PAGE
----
Report :Tour-PIF dealmaker resigns, citing ‘no meaningful progress with record breaking below ⬇️

Report :Tour-PIF dealmaker resigns, citing ‘no meaningful progress with record breaking below ⬇️

On May 12, 2023, Jimmy Dunne was in Venice, Italy, meeting with Yasir Al-Rumayyan, governor of the Saudi Public Investment Fund, among others. Jay Monahan was there, too, looking to establish an agreement between the PIF and the PGA Tour to reunify the sport. Exactly one year and one day later — on May 13, 2024 — Dunne issued his resignation from the PGA Tour Policy Board, due to a lack of progress with that agreement. 

Dunne’s resignation arrived Monday at 5 p.m. Eastern time in the form of a 361-word letter to his fellow board directors, which was obtained by and first reported by Sports Illustrated. Ultimately, two words stood out above the others: utterly superfluous. That’s how Dunne described his role and the weight of his vote less than 12 months after reaching a Framework Agreement with the PIF and the DP World Tour.

“Since the players now outnumber the Independent Directors on the Board, and no meaningful progress has been made towards a transaction with the PIF, I feel like my vote and my role is utterly superfluous,” Dunne wrote.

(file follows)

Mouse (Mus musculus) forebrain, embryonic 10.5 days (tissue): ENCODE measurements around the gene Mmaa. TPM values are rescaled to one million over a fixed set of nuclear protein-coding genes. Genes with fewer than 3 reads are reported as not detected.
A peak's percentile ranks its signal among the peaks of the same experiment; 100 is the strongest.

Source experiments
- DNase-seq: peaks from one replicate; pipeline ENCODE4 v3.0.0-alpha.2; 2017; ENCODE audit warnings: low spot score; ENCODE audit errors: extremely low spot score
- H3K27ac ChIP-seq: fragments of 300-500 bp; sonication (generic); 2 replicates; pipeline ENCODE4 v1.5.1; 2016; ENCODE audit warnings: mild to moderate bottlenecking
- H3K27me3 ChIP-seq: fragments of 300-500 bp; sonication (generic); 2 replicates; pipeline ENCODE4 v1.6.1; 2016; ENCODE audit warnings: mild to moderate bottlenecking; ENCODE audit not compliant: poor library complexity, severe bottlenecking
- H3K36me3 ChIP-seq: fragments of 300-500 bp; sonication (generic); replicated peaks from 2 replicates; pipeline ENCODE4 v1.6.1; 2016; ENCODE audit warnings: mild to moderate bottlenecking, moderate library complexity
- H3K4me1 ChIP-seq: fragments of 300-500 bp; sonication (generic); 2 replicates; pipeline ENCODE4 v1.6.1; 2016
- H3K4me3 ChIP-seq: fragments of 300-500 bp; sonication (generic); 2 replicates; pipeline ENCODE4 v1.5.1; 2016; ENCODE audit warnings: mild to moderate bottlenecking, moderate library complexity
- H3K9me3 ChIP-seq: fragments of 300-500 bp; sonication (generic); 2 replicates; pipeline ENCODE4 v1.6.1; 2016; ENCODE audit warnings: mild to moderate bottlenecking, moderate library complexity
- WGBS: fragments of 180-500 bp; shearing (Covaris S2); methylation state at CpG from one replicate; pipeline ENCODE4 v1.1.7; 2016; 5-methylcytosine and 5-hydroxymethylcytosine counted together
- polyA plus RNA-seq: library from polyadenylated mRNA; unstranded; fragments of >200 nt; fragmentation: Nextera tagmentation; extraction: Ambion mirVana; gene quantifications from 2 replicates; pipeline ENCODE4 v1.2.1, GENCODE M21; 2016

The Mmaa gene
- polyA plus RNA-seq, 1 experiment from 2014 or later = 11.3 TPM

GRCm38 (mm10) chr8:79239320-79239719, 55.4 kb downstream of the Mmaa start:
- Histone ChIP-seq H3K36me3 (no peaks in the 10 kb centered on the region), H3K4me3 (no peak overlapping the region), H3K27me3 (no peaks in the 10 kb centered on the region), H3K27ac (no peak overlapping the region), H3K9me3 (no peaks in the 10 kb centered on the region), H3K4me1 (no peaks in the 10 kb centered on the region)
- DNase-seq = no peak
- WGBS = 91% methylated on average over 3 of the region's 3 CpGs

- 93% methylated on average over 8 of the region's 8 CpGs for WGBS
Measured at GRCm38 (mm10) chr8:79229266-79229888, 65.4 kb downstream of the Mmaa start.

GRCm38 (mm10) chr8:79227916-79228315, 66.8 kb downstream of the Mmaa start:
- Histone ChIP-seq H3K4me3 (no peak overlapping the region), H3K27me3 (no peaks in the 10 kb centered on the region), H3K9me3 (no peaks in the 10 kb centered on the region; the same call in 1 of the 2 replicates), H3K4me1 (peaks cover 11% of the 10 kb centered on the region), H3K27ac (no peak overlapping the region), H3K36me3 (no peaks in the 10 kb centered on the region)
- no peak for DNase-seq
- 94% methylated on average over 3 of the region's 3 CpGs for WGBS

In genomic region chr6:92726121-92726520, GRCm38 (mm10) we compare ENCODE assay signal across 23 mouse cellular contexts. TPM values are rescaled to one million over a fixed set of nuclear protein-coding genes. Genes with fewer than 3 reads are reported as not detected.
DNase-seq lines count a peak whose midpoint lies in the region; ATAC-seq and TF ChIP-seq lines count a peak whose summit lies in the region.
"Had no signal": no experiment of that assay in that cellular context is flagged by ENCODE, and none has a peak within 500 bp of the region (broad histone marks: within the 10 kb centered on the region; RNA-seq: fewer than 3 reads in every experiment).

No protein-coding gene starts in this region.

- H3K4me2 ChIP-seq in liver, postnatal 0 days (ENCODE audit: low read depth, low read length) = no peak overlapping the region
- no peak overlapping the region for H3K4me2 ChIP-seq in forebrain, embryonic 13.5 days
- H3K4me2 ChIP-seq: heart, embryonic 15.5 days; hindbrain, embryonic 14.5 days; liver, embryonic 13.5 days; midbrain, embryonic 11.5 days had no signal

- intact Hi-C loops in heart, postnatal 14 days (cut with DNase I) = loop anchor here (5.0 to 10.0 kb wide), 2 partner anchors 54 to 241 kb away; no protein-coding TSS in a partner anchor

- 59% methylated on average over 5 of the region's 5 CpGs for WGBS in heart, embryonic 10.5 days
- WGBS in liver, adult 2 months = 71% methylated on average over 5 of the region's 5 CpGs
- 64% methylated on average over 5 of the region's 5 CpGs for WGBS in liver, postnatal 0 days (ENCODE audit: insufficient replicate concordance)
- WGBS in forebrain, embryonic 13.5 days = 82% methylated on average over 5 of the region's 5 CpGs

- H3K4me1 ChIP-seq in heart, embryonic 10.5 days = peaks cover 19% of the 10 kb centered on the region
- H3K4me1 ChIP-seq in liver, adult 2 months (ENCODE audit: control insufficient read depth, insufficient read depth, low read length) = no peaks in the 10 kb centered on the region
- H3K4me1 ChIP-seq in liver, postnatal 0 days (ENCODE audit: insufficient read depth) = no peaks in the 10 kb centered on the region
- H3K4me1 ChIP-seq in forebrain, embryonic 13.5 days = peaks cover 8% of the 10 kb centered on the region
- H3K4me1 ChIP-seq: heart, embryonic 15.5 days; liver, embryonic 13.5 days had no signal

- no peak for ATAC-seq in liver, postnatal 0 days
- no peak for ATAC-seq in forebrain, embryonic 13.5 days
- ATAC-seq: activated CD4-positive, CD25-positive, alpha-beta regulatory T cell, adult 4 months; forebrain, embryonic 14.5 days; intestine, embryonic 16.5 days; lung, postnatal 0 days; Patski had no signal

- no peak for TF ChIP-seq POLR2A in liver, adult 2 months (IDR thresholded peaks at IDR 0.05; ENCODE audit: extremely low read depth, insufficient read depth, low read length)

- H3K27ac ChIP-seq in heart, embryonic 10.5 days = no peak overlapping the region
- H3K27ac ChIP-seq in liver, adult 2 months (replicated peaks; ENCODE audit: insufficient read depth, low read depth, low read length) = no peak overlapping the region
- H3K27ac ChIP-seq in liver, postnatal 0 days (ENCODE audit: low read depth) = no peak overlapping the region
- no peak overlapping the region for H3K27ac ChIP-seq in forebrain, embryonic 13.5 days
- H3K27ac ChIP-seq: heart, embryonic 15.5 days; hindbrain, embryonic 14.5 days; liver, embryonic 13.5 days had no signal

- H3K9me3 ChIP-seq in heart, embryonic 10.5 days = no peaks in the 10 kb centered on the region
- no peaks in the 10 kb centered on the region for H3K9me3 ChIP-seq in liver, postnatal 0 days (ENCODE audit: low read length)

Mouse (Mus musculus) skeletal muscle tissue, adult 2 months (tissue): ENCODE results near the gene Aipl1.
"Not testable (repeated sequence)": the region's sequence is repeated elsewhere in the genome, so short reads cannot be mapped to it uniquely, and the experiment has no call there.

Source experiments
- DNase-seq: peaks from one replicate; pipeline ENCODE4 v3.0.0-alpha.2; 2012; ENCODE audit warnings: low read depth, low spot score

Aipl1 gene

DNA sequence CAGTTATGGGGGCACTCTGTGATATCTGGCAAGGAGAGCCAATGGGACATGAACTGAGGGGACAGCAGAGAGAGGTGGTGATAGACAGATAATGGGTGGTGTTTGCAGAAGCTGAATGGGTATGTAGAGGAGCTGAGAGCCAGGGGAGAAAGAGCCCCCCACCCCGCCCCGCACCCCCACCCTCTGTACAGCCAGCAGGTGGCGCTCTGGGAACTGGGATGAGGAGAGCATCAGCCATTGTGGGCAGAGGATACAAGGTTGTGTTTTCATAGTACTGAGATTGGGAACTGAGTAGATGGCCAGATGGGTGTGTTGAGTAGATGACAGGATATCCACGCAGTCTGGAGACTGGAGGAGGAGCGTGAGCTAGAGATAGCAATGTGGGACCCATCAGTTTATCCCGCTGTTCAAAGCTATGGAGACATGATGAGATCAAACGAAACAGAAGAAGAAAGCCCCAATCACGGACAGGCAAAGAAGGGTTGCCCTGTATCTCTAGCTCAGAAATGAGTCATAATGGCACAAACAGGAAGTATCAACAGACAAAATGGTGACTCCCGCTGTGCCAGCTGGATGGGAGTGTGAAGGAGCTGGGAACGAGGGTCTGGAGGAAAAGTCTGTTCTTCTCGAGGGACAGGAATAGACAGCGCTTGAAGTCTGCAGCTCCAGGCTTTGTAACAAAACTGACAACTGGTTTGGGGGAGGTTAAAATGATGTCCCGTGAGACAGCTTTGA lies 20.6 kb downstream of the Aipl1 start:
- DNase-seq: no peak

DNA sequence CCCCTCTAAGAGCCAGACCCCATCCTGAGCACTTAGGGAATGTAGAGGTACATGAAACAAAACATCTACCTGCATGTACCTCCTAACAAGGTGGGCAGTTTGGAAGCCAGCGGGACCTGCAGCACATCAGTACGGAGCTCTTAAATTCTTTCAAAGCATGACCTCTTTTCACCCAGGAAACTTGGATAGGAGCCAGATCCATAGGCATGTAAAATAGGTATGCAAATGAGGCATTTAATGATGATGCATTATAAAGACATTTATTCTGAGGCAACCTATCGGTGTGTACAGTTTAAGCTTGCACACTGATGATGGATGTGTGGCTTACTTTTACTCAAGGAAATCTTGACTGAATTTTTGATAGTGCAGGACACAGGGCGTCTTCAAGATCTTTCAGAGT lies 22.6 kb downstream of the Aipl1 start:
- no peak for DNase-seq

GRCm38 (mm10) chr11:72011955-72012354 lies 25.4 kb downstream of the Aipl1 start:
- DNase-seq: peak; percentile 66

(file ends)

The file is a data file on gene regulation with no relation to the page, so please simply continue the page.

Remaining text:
“It is crucial for the Board to avoid letting yesterday’s differences interfere with today’s decisions, especially when they influence future opportunities for the Tour. Unifying professional golf is paramount to restoring fan interest and repairing wounds left from a fractured game. I have tried my best to move all minds in that direction.”

Dunne’s work a year ago — in Venice, London, San Francisco and New York — led to the surprise June 6 news that the Tour and PIF intended to merge commercial business interests via a Framework Agreement. The first month of meetings between parties was done almost entirely in secret. The rollout of the stunning announcement was disjointed and haphazard. Commissioner Monahan regrets how he handled it. But Dunne was out front, conducting interviews with Sports Illustrated and ESPN and Golf Channel, arguing that it was past time for the sport to reunite its top players.

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